Reef Aquarium Farming News
Online Newsletter for Reef Aquarium Propagation Research





Sally Jo Headlee

It has always been a pleasure to give all the people who follow our site the courage to take on the gift involved with reef keeping. I have been falling asleep each night for the past three years reading all of the books that I can get my hands on. I want enhance my ability to share more knowledge through our web site and in our magazine articles.
We had a very successful fifth annual Coral Farming Conference. I am still trying to digest all that happened in those two days. I am still trying to keep up with the hectic pace of each day. Sharing my tanks, and the rest of the tanks at GARF, has played a big part in rekindling the fire for reef keeping in so many. For several years I have been telling people "if I can do this, so can you" and then I tell them this is how I do it. Not only have I done it once, but repeatedly. I never have the perfect tank. I have my hands in them constantly, and I am found bonsai trimming my corals to keep them all content. One thing that has hurt me from time to time is the comment that one person has put on a web site that the pictures on our site are color enhanced. No one would even attempt to say that if they knew how hard we try to take the perfect picture. With as many pictures as we have taken we have still not accomplished it yet. People have tried to calm me down, saying this person is just jealous. I say jealous of what? I have no secrets. Many professional people in the reef hobby have told me that none of our pictures ever prepared them for all of the colors our corals have. I have shared my tanks daily, weekly and for years not because I want the pat on the back but to let you know that it works.

I love going into my office after a hard day of trying to solve people's reef problems and filling orders to reflect on the years that have passed and the accomplishments I have shared with this tank. My tanks are not the easiest to care for because I am a true believer in biodiversity versus biomass. I lost count how many corals I have yet I know it is over 200 kinds in a little 55 gallon. You can really see how packed this tank is when looking at it from above. In fact Mike Paletta drew a map of the animals he wanted by looking at my reef from above. This view truly shows its beauty and health. I let the tank grow to about its limit due to the farming seminar. I am now slowly propagating many of the animals, but I never let the mother colony leave my tank. Each time I propagate my corals we work on stocking my corals in many of the other tanks at GARF. We also pass them unto others in the reef research field. Corals are growing on the back glass, side glass, overflow box and you can not see one of the many power heads in this tank. Only about five of the animals in this tank were from the ocean, the rest I stole out of LeRoy's many tanks. SALLY JO'S 55 TOP VIEW

When reflecting back on the books I have been reading it is amazing how far all of us have come in such a short period of time! In the early 1990's few if any people were truly successfully keeping SPS corals. Now we have so many kinds that truly add so much beauty and grace to the tanks.

I have also found a true balance with the Reef Janitors, Grunge, and the bio-diversity of animals in this system. The only work involved with this tank is making certain animals are not touching, that something has not fallen over, and adding the twice a week supplements. We are also believers in skimming once your tank is about six months old. All of my tanks have an Eco-Sand plenum, GARF Grunge, Aragocrete rock, tank-raised corals, and fish. LeRoy deserves the credit for placing more power heads in my tanks from time to time. I look at the addition of a power head as a new place to glue more corals. This tank has way over 100 different kinds of SPS corals, no Metal Halide lights, which was unheard of when I started. The reef has six VHO's the lights that are placed one blue, one white all the way from front to back. You can look closely at all the corals and you will have a hard time finding one brown coral. Many of them came into GARF brown. I also still like to have the beauty of soft corals in with the SPS corals. This does add a little more work to this tank, but the beauty is breathtaking. I have never painted a picture this incredible, nor have I planted a more beautiful garden. We do hope that by sharing these pictures it will give you additional help with where to place the coral once you acquire it. Don't be afraid to move it around if it does not look happy. Moving the corals, is one reason this tank is so successful. Once the corals get their color, they have never lost it when we move them to any of GARF's other tanks.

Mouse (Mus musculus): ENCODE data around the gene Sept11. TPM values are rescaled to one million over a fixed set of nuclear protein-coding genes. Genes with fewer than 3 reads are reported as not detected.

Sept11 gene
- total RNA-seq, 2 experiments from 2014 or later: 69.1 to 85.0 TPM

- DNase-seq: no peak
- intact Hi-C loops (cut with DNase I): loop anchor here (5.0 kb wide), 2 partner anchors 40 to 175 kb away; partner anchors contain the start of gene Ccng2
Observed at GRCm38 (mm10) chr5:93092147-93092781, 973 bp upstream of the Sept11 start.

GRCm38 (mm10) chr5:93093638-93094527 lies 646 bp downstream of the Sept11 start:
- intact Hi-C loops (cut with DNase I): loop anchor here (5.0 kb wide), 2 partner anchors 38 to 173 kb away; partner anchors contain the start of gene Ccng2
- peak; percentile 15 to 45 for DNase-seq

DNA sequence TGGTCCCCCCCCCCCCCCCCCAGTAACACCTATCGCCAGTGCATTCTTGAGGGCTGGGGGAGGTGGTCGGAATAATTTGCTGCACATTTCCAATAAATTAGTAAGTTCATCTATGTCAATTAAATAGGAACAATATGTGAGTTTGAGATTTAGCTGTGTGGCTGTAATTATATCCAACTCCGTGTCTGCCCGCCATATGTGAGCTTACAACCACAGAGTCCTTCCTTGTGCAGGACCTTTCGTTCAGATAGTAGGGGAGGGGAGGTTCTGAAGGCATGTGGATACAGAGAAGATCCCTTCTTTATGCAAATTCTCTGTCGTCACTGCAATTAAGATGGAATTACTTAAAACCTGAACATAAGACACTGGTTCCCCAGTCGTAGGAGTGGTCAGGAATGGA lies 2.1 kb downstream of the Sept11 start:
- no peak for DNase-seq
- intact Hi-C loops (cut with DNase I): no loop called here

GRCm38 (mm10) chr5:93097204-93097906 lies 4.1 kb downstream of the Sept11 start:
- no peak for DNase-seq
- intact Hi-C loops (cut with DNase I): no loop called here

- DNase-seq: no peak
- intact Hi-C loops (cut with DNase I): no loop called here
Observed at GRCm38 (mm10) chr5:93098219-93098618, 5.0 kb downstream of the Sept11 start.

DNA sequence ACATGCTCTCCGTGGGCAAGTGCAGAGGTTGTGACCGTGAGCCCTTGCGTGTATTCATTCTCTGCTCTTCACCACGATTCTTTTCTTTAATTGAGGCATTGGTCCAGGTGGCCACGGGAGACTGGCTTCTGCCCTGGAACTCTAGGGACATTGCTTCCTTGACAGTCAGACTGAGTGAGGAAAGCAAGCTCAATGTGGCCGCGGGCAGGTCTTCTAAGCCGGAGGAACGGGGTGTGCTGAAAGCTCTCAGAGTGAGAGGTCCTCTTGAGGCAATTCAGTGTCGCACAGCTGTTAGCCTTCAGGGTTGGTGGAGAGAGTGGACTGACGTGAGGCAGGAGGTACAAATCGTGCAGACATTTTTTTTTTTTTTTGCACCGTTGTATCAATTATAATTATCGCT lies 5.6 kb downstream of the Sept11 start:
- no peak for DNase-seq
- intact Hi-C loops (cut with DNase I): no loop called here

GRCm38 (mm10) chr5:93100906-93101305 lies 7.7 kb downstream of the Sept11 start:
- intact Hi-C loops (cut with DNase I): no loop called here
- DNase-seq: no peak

One has to really want to have a tank like this
and never stop wanting to have a tank like this.

Most of what you see me doing in these tanks is everything that was being argued about four years ago. Some people argue that you have to use Metal Halides even today. This tank is my oldest system in my office; it is almost four years old. You can look back through the pictures on our site and watch it develop over time. I hear from so many people who want a tank just like this one. They tend to forget that this is not what I started with. Time is a huge investment in having a tank like this. Stuart, our Intern from England would sit in front of this tank for hours and point at something new he had not spotted before. One day he looked up at me and said I love this tank but the hours you spend with it is incredible. One has to really want to have a tank like this and never stop wanting to have a tank like this. The longest I have left this tank is a week and I am honestly scared to leave it that long. I am very fortunate to have Eddie, our caretaker for the Foundation, who lives on site care deeply for my systems as well. I am hopeful that we will be able to make a difference in the care of the wild reefs by taking the managed care program we have achieved at GARF and applying it in programs with the wild reefs. It simply works:)